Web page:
Grilled Pork Tenderloin with Rhubarb Chutney

Rhubarb. It’s one of the most maligned and misunderstood vegetables in the garden. A showy, broad-leafed, and colorful addition to a home garden, it remains, nevertheless, a vegetable that draws scrunched-up faces from adults and children alike. And, likely, memories of an oh-so-gooey strawberry-rhubarb pie, loaded with sugar and cornstarch and topped with a soggy crust. Edible in the right setting, but all-in-all, pretty bland.

I want to celebrate rhubarb’s tart taste, not disguise it. And as the days grow warmer, the kitchen grows hotter. So we grill. Grilling and summer go together like…uh…meat and fruit.

Meat and fruit? Yin and Yang. I love to find sweet and tangy sauces and glazes to brush onto grilled roasts, so I recently experimented with a recipe for rhubarb chutney, used as a cooking glaze for grilled pork. Chutney, if you aren’t familiar with it, is a blend of fruits, spices, and an acidic preservative–usually vinegar or citrus juice. Because rhubarb is at its seasonal peak right now, a tangy glaze for a grilled roast feels exactly right. And, you can get it at almost any farm market or roadside stand.

Try this grilled pork tenderloin with rhubarb chutney. Make the chutney a day ahead so the flavors have time to marry; it will take about 30 minutes, start to finish.

Rhubarb Chutney:
1/2 cup light brown sugar

1/3 cup balsamic vinegar
1 tablespoon peeled fresh ginger, minced (Or, keep a jar in your refrigerator to make life easier!)
2 cloves fresh minced garlic
1 teaspoon cumin
1/2 teaspoon ground cinnamon
1/2 teaspoon ground cloves
1/4 teaspoon dried crushed red pepper (or try chipotle chile pepper)
4 cups 1/2-inch cubes fresh rhubarb (about 1-1/2 pounds)
1/2 cup (generous) chopped red onion
1/3 cup dried cranberries, dried tart cherries, or chopped dried apricots (about 2 ounces)

 

The day before serving, combine the first 9 ingredients (sugar thru red pepper) in a heavy 2-quart saucepan. Bring to simmer over low heat, stirring until the sugar dissolves. Add the rhubarb, onion and dried fruit; increase heat to medium-high and cook and stir until the rhubarb is tender and the mixture begins to thicken, 7 to 10 minutes. Cool completely. Cover and chill overnight, then bring it to room temperature before using, and separate into two containers, one for basting and one for the dinner table.

Pork Tenderloin:
2 pork tenderloins (about 1-1/2 pounds total), trimmed
2 teaspoons ground cumin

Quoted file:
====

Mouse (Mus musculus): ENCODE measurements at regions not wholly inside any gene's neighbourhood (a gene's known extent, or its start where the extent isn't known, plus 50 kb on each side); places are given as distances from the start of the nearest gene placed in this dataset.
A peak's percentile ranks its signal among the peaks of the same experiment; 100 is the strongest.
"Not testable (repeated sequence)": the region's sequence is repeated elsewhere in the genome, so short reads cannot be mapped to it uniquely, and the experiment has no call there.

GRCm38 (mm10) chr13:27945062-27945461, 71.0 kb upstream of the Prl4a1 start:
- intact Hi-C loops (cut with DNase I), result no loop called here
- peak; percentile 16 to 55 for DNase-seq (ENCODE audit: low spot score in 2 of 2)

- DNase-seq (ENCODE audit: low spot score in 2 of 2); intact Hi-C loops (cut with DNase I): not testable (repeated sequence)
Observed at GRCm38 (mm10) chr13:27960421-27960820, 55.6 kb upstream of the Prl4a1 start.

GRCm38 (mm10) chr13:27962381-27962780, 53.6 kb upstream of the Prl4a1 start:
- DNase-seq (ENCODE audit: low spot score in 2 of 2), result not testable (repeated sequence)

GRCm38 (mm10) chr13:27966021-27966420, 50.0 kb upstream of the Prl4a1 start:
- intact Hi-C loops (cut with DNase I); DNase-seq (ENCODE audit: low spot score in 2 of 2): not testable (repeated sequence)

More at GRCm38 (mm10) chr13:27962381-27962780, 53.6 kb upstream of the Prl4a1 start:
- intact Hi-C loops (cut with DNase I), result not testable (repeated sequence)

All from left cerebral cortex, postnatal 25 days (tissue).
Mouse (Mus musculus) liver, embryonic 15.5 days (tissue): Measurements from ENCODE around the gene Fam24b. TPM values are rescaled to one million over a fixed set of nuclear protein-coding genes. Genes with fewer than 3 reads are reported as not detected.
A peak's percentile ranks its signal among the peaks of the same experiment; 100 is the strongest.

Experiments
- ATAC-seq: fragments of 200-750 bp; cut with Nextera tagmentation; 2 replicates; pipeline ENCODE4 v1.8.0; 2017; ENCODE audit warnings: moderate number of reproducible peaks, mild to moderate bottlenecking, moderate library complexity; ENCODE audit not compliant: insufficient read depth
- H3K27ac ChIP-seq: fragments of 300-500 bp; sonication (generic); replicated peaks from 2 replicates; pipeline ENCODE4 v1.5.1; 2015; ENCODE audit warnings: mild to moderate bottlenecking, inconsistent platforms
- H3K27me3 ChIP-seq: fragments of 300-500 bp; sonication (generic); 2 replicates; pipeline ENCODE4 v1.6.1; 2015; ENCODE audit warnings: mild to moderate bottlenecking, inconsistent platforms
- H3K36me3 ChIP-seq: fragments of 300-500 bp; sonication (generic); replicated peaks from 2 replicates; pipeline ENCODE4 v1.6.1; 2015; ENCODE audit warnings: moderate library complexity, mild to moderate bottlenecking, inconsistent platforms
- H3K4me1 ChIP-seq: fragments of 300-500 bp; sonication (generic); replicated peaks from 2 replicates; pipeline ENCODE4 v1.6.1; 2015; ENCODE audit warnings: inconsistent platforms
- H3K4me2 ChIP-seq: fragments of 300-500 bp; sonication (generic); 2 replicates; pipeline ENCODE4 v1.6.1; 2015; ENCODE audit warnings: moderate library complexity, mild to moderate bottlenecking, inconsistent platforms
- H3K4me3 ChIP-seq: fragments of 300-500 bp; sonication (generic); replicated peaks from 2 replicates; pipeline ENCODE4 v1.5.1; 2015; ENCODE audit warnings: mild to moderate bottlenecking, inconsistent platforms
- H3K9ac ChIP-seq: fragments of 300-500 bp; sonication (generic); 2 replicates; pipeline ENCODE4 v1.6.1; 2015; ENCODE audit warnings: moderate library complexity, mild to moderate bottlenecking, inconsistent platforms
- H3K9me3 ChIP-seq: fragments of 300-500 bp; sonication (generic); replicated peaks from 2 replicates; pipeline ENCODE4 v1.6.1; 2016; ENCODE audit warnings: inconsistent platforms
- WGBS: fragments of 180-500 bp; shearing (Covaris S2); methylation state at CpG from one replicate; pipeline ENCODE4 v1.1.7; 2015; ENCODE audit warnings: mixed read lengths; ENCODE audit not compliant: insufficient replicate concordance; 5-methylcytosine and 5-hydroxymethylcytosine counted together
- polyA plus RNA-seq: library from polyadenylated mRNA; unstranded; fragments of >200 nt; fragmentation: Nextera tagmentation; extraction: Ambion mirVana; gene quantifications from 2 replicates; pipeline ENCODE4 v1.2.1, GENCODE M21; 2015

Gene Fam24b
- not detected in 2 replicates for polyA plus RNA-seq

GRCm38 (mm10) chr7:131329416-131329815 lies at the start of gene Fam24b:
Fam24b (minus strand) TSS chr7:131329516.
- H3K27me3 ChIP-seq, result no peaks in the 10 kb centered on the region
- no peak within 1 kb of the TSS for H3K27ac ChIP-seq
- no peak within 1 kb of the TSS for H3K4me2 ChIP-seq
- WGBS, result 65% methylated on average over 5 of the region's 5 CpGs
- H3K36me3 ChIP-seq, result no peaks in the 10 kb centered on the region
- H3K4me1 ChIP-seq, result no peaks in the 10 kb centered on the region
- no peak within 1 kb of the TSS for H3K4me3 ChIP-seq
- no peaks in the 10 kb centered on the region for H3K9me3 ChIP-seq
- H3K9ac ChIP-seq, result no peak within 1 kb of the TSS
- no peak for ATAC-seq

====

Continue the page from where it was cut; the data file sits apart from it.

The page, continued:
1 tablespoon kosher salt

1/2 teaspoon black pepper
1 tablespoon olive oil
Fresh cilantro sprigs (optional)

 

Brine:

1 gallon water

1 cup kosher salt

1/2 cup light brown sugar

10 whole peppercorns

 

First thing in the morning on the day you want to serve the dish, make the brine in a container large enough to hold the meat, and stir until the salt and sugar dissolve. Place the pork in the brine, cover and refrigerate until cooking time.

In the afternoon, preheat the grill. While the grill heats, remove the pork from the brine, and pat dry. Discard the brine. Rub the tenderloins with cumin, salt and pepper. Heat the oil in large heavy skillet over high heat, then add the pork and brown on all sides, about 5 minutes. Transfer to the grill, and brush the pork with some of the chutney. Close the grill lid and roast, turn the meat once and brush with more chutney, about 15-20 minutes, until a thermometer reads 155-degrees internal temperature. Remove the tenderloins from the grill and wrap in heavy foil for 10-15 minutes. Slice into medallions, serve over roasted-garlic couscous, garnish with cilantro sprigs, and serve the remaining chutney as a condiment.

Since I’m married to a woman who steadfastly refuses to eat mammals, we substitute turkey tenderloin for the pork and grill it until the internal temperature reads 175 degrees, about 20-30 minutes, then wrap it loosely in foil for 10-15 minutes. The rhubarb chutney also works well as an accompaniment to chicken, duck or lamb. Try it the next day on a sandwich made with the leftovers for an added treat.

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About Lancaster Food Style

Lancaster Food Styles highlights the best resources our community has to offer. From farmers to markets to vendors to retailers, we highlight those members of our wonderful food community who are striving to improve the presence of the commercial and retail food industry for all the citizens of Lancaster. The food we eat and drink is important to every single one of us, and we believe that everyone is entitled to safe and healthy food and drink. We hope to engage the citizens of our city and county who care about the food we eat and the environment in which we live. We know there are many people in the community who are doing wonderful things that benefit the people of Lancaster, as customers and consumers. We hope you will let us know who they are so that we can learn and inform those who eat and drink. That, as we know, is all of us. We are all in this together. Let's build a community.

Posted on August 6, 2012, in Uncategorized. Bookmark the permalink. Leave a comment.

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